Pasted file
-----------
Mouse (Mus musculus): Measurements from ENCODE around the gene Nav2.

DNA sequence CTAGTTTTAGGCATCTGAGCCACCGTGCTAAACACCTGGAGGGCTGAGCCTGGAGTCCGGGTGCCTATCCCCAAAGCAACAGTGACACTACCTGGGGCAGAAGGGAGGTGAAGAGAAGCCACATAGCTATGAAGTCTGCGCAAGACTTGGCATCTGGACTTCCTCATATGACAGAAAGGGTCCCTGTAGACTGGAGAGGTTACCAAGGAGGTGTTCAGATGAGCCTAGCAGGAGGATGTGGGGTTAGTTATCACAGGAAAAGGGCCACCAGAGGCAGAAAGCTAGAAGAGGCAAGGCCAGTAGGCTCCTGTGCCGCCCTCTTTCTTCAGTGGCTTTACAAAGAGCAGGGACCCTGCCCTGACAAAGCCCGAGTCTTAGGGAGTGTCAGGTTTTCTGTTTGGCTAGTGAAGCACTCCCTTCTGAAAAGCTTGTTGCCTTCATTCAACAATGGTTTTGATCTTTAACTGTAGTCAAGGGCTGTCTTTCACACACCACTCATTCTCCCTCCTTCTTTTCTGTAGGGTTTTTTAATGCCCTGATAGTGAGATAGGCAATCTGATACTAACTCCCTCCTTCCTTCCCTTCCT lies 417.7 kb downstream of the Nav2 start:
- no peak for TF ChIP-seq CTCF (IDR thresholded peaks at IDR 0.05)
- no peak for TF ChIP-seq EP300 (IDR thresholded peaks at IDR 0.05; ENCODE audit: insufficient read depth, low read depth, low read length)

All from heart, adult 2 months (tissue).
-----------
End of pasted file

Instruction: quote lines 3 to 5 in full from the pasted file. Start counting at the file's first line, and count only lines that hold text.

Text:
- no peak for TF ChIP-seq CTCF (IDR thresholded peaks at IDR 0.05)
- no peak for TF ChIP-seq EP300 (IDR thresholded peaks at IDR 0.05; ENCODE audit: insufficient read depth, low read depth, low read length)

All from heart, adult 2 months (tissue).